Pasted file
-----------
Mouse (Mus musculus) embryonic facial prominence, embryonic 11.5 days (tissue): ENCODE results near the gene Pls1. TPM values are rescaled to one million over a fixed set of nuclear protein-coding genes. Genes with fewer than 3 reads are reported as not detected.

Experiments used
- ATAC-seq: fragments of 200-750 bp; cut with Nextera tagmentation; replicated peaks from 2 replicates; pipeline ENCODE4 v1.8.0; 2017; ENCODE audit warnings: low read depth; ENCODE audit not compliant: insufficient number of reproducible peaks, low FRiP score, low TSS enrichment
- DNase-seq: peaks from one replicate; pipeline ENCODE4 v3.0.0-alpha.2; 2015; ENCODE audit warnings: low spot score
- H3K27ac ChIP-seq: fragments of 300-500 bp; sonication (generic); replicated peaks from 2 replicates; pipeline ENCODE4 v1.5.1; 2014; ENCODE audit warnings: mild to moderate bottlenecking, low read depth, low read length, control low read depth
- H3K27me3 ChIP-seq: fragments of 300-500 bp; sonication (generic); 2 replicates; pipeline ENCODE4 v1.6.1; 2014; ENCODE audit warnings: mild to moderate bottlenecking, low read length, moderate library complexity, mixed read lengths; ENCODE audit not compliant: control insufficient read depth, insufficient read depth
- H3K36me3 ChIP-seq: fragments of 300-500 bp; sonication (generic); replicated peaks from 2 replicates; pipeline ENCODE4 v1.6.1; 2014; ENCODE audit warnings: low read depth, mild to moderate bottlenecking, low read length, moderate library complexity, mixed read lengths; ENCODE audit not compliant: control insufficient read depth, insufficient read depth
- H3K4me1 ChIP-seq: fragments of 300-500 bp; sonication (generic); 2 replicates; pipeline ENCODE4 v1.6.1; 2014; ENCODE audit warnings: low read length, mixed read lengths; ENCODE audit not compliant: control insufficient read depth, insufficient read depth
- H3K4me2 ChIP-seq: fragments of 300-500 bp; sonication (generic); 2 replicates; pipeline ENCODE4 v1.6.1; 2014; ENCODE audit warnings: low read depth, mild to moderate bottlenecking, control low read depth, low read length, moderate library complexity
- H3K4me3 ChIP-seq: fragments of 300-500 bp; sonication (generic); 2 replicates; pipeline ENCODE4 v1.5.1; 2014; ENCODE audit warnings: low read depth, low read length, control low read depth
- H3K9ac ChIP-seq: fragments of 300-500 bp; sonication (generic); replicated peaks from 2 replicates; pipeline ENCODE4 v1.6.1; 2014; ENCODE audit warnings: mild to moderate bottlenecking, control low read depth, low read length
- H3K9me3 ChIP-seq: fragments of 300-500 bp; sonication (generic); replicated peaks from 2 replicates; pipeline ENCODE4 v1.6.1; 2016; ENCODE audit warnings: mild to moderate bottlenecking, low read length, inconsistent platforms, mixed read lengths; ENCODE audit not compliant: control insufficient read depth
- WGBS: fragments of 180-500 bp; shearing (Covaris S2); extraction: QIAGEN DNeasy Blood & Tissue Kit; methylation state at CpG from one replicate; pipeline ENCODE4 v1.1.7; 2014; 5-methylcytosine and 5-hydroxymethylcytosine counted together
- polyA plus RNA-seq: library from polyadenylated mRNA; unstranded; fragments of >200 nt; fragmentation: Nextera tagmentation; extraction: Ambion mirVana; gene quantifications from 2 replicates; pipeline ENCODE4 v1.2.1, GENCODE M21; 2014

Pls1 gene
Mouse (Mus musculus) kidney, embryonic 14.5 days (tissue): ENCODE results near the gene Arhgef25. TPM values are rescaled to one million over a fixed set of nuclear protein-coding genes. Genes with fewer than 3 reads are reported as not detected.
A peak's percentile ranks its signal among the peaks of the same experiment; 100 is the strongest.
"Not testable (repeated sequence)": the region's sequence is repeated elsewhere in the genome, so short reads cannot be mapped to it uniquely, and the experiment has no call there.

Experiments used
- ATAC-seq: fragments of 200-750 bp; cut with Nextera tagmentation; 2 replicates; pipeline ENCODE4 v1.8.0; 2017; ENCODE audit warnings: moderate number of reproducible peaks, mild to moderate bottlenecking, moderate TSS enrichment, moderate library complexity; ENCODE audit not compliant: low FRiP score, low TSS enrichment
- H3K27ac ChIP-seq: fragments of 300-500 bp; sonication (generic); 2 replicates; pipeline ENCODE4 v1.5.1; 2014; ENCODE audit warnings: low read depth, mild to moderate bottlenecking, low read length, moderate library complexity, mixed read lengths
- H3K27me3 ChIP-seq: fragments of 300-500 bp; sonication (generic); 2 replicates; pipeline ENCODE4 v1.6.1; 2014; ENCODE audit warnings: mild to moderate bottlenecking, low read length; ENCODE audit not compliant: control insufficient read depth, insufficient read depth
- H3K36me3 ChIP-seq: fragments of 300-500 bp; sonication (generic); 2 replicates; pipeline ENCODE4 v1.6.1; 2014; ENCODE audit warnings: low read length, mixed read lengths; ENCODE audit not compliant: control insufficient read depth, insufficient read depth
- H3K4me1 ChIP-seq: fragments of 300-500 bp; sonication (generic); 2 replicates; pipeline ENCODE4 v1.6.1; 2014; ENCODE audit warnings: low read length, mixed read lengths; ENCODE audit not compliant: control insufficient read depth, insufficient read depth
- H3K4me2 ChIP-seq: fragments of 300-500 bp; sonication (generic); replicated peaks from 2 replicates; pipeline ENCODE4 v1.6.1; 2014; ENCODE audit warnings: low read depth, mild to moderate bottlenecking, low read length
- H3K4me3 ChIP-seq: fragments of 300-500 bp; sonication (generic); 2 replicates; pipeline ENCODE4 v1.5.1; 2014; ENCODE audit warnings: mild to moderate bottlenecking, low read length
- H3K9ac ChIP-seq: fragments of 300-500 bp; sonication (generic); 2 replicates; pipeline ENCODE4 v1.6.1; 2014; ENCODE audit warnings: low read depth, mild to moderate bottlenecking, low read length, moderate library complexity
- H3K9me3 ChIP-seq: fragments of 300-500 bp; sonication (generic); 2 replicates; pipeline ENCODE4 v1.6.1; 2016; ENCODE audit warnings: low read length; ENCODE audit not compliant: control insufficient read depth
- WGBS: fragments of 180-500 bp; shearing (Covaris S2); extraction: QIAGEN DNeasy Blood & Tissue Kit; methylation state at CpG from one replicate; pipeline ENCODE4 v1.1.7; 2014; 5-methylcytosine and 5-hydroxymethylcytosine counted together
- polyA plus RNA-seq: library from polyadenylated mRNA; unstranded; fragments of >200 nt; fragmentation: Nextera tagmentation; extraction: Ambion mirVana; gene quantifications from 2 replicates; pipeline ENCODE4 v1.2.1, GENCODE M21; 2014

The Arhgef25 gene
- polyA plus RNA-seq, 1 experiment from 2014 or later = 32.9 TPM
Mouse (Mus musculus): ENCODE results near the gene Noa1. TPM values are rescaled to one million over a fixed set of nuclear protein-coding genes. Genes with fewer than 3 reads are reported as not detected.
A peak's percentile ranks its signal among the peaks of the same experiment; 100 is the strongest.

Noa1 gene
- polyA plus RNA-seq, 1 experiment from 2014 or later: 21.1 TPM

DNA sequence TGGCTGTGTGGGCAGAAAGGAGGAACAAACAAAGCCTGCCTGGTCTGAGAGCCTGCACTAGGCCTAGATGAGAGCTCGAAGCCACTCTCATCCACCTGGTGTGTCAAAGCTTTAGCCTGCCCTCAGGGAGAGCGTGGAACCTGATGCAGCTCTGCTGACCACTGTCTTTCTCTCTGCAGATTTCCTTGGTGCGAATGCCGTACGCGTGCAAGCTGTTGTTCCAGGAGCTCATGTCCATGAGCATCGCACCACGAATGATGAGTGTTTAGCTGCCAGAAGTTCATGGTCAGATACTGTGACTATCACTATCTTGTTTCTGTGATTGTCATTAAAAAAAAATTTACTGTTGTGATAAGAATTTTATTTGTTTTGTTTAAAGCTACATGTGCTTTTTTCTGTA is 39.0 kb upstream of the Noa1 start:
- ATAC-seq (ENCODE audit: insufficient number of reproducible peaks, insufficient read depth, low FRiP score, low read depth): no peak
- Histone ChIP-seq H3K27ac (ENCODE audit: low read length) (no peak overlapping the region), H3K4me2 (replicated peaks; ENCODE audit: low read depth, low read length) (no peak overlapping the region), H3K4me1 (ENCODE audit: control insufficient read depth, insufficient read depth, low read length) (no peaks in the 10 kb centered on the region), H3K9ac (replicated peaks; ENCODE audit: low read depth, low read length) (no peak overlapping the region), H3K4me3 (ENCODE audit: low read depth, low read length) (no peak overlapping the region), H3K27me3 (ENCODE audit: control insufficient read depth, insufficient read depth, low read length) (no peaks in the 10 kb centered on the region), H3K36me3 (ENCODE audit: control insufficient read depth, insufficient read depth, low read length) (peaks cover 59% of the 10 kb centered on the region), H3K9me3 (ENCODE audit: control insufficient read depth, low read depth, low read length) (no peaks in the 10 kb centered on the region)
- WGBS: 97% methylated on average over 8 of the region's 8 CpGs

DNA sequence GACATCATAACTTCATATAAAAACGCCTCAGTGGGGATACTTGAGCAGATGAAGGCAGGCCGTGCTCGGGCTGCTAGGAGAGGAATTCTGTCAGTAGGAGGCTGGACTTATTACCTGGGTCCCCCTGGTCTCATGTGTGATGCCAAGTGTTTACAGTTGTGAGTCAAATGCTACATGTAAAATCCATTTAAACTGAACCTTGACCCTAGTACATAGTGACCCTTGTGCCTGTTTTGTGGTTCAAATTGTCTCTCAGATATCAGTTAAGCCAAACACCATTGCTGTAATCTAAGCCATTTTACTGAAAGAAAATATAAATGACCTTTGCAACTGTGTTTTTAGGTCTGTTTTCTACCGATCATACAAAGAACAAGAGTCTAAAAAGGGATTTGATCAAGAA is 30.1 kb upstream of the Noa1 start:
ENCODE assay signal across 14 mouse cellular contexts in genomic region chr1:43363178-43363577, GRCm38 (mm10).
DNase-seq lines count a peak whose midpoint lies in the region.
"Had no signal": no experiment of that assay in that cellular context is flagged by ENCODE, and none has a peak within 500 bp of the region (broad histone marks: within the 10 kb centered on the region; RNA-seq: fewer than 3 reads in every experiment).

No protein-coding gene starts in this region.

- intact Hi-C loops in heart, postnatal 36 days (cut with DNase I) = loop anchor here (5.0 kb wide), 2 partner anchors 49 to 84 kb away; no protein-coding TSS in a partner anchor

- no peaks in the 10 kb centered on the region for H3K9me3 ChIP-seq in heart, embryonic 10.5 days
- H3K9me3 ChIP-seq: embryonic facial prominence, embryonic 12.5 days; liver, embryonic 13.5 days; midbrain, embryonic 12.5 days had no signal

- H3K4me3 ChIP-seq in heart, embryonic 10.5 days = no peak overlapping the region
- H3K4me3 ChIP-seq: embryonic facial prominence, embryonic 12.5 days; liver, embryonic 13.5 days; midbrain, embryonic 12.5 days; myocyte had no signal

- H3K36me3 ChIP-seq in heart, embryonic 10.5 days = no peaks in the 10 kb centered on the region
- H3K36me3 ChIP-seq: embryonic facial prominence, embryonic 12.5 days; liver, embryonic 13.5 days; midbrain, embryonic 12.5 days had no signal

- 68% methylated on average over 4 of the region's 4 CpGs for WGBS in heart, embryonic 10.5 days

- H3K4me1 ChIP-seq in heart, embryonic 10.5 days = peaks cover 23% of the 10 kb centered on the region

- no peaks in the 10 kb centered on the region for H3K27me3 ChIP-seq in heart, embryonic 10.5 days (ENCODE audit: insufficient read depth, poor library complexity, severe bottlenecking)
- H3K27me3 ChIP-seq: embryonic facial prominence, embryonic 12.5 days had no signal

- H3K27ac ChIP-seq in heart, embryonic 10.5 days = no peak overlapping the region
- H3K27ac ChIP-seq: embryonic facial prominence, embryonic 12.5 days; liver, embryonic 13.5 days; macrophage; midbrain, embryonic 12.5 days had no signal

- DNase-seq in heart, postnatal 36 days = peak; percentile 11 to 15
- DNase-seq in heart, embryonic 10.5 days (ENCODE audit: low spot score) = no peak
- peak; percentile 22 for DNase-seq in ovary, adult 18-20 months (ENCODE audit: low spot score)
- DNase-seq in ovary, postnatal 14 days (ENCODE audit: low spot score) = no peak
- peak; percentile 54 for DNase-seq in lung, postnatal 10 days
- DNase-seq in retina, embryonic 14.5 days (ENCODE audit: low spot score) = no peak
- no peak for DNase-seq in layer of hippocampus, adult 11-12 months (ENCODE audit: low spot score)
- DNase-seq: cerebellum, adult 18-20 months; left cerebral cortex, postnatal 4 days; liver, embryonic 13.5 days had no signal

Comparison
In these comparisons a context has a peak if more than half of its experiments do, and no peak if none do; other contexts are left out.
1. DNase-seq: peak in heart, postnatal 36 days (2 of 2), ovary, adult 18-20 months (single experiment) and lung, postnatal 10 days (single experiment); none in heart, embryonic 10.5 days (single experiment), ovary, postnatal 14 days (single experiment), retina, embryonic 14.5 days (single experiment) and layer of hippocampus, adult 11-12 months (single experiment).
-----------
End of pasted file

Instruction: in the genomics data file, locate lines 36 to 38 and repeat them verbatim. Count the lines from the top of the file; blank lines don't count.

- polyA plus RNA-seq, 1 experiment from 2014 or later: 21.1 TPM

DNA sequence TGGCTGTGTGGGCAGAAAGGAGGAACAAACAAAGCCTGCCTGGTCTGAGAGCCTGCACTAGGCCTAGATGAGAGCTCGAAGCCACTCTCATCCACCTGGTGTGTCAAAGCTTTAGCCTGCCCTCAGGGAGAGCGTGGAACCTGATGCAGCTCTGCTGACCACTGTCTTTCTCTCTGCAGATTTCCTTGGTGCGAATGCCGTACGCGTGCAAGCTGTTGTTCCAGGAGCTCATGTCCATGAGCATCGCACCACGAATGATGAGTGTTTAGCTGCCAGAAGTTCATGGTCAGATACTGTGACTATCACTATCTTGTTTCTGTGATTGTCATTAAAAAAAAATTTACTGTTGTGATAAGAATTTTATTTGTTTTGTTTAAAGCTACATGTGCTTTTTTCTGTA is 39.0 kb upstream of the Noa1 start:
- ATAC-seq (ENCODE audit: insufficient number of reproducible peaks, insufficient read depth, low FRiP score, low read depth): no peak